"I like to work," declared Charlotte, simply.
"So do I!" said her companion. "And I like to idle too. But it is not to idle that I have come in search of you. I want to tell you something very particular."
"Well," murmured Charlotte; "of course, if you must"—
"My dear cousin," said Felix, "it 's nothing that a young lady may not listen to. At least I suppose it is n't. But voyons; you shall judge. I am terribly in love."
"Well, Felix," began Miss Wentworth, gravely. But her very gravity appeared to check the development of her phrase.
"I am in love with your sister; but in love, Charlotte—in love!" the young man pursued. Charlotte had laid her work in her lap; her hands were tightly folded on top of it; she was staring at the carpet. "In short, I 'm in love, dear lady," said Felix. "Now I want you to help me."
"To help you?" asked Charlotte, with a tremor.
"I don't mean with Gertrude; she and I have a perfect understanding; and oh, how well she understands one! I mean with your father and with the world in general, including Mr. Brand."
"Poor Mr. Brand!" said Charlotte, slowly, but with a simplicity which made it evident to Felix that the young minister had not repeated to Miss Wentworth the talk that had lately occurred between them.
"Ah, now, don't say 'poor' Mr. Brand! I don't pity Mr. Brand at all. But I pity your father a little, and I don't want to displease him. Therefore, you see, I want you to plead for me. You don't think me very shabby, eh?"
"Shabby?" exclaimed Charlotte softly, for whom Felix represented the most polished and iridescent qualities of mankind.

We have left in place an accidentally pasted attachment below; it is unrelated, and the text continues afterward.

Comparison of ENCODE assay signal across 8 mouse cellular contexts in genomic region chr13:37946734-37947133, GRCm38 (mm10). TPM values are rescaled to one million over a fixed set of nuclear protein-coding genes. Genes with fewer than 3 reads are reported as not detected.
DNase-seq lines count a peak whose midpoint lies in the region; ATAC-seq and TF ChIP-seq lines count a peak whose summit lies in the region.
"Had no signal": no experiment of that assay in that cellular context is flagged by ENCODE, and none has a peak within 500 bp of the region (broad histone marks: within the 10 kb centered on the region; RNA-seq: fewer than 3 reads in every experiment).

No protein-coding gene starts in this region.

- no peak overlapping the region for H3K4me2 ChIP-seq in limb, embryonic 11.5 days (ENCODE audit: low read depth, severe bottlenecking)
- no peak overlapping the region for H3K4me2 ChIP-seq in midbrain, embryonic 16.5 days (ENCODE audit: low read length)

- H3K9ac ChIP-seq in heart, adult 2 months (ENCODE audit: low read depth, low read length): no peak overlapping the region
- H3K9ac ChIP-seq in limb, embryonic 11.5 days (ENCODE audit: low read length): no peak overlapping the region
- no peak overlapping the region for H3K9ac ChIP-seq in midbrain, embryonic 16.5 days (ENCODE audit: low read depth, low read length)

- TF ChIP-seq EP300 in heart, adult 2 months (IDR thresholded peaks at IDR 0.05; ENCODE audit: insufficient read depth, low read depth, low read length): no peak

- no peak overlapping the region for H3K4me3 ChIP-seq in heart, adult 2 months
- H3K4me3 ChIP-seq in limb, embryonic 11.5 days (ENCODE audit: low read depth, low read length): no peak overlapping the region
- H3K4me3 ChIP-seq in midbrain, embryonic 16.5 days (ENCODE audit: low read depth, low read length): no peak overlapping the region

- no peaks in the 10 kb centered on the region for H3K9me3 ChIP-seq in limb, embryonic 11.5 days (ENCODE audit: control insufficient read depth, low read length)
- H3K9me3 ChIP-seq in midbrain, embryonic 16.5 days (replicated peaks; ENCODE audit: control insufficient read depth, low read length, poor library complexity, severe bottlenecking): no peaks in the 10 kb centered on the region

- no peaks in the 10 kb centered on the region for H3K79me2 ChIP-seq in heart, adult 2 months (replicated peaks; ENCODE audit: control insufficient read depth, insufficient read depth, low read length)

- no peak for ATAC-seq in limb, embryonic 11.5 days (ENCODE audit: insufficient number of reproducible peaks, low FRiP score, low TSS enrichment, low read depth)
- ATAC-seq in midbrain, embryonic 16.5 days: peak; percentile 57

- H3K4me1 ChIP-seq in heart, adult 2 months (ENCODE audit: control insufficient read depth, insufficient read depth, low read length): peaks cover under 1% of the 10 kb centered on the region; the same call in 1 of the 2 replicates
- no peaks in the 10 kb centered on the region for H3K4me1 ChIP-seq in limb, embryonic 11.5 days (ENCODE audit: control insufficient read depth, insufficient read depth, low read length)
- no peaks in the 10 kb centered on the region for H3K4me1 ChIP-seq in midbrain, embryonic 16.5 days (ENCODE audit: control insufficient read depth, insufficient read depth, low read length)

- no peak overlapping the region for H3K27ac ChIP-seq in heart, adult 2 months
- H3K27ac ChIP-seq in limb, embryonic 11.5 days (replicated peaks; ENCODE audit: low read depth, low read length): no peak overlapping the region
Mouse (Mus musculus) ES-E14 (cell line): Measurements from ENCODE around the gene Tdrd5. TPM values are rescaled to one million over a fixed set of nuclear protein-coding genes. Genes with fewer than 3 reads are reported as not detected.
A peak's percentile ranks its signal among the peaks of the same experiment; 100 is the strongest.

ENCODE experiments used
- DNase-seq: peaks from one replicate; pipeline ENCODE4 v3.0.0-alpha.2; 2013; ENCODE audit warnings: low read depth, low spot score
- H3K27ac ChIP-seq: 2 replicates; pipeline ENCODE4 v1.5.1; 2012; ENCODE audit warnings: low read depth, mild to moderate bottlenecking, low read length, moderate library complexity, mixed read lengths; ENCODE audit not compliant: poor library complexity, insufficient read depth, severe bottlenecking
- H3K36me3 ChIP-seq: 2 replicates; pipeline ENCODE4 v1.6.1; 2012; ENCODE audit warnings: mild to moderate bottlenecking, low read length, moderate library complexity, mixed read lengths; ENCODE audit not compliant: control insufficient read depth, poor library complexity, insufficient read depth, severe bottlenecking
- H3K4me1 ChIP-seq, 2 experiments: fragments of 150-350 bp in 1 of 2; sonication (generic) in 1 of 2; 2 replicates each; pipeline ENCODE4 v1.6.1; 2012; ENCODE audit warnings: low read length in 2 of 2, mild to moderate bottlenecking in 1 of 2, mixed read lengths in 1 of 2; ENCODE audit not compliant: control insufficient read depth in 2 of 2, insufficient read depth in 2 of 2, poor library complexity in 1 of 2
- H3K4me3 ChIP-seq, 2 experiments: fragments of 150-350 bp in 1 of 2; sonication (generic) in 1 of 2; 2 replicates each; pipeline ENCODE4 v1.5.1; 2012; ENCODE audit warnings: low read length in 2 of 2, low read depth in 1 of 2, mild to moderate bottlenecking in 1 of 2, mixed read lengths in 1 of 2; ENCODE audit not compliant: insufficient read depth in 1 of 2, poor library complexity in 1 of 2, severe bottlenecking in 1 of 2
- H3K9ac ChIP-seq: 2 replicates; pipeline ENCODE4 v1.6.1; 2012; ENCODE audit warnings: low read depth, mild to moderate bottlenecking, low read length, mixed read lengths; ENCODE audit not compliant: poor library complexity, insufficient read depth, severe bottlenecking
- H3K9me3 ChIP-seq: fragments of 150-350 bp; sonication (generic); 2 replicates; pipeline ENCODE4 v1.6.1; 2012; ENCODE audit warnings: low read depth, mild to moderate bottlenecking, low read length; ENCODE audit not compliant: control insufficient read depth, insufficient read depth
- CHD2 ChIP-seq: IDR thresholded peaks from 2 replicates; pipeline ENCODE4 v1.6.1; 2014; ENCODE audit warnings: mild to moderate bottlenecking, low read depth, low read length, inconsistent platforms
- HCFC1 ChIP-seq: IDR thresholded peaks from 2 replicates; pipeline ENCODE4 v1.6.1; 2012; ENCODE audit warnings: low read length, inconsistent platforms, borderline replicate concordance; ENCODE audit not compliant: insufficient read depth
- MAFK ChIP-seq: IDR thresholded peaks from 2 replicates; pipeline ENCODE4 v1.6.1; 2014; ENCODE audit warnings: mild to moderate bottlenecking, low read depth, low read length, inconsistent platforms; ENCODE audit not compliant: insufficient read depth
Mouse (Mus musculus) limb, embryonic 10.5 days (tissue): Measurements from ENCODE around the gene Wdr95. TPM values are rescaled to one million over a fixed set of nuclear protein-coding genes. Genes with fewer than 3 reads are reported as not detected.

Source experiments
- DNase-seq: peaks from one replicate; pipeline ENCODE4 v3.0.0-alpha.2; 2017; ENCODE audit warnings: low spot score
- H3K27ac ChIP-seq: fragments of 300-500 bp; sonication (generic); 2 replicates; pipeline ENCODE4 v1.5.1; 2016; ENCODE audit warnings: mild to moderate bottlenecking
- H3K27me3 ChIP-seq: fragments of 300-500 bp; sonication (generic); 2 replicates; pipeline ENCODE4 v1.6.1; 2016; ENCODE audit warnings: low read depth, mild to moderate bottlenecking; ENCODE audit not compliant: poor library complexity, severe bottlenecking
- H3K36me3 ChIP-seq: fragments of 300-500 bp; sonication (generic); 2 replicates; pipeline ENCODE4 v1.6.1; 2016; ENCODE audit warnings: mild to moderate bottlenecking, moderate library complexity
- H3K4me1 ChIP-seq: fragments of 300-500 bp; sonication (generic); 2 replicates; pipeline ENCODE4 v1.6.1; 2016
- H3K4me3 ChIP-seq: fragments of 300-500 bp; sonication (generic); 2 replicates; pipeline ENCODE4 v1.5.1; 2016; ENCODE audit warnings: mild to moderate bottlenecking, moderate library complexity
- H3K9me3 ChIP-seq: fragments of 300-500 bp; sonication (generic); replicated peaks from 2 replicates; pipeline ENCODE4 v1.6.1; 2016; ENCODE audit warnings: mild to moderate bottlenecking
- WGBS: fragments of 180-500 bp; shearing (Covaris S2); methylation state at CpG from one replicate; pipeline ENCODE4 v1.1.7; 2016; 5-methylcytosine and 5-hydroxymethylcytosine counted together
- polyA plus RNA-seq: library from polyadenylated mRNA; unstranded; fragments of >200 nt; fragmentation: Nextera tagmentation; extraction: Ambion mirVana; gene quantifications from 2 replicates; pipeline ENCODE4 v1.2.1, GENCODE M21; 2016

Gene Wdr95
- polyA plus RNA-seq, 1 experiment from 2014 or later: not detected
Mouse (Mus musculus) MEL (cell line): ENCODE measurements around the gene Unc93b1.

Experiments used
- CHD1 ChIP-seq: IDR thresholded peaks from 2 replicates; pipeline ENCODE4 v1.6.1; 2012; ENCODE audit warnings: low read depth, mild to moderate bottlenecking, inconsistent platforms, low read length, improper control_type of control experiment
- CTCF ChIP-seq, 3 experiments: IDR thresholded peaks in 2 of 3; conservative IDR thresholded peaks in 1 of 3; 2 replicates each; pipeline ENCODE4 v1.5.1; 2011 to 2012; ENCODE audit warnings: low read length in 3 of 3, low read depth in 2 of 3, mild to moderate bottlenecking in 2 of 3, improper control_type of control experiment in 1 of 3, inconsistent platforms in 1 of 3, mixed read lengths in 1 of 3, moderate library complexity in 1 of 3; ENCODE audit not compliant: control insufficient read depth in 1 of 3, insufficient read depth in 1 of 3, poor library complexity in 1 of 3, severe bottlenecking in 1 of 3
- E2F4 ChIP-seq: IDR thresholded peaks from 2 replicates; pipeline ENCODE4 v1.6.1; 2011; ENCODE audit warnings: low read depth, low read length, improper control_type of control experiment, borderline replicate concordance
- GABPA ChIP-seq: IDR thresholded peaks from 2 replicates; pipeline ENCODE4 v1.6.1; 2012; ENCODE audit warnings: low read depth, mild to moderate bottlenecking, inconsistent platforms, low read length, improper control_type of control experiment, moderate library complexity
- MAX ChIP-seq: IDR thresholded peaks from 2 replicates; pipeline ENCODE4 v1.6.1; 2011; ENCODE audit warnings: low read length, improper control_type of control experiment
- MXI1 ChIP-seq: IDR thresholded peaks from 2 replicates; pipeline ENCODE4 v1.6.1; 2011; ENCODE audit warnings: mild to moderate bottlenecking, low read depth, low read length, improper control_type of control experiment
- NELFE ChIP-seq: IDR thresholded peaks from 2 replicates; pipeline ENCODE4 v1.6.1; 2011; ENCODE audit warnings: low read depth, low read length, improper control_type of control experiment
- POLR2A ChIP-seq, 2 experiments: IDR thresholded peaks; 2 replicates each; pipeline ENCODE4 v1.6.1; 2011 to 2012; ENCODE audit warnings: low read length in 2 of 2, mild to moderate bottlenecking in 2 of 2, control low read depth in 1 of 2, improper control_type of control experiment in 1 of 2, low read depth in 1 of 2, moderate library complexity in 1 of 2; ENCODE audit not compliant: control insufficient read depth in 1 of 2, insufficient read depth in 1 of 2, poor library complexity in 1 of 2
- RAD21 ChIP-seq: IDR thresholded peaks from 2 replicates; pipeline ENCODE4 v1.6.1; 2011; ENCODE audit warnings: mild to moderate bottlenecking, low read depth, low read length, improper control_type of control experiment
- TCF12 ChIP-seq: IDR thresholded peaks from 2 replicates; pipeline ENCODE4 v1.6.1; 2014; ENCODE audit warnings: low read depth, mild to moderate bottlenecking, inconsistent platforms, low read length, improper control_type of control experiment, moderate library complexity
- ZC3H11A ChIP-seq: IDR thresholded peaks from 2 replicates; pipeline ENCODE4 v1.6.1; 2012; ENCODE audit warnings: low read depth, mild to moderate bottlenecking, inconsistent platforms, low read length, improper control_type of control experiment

"I don't mean in my appearance," rejoined Felix, laughing; for Charlotte was looking at his boots. "I mean in my conduct. You don't think it 's an abuse of hospitality?"
"To—to care for Gertrude?" asked Charlotte.
"To have really expressed one's self. Because I have expressed myself, Charlotte; I must tell you the whole truth—I have! Of course I want to marry her—and here is the difficulty. I held off as long as I could; but she is such a terribly fascinating person! She 's a strange creature, Charlotte; I don't believe you really know her." Charlotte took up her tapestry again, and again she laid it down. "I know your father has had higher views," Felix continued; "and I think you have shared them. You have wanted to marry her to Mr. Brand."
"Oh, no," said Charlotte, very earnestly. "Mr. Brand has always admired her. But we did not want anything of that kind."
Felix stared. "Surely, marriage was what you proposed."
"Yes; but we did n't wish to force her."
"A la bonne heure! That 's very unsafe you know. With these arranged marriages there is often the deuce to pay."
"Oh, Felix," said Charlotte, "we did n't want to 'arrange.'"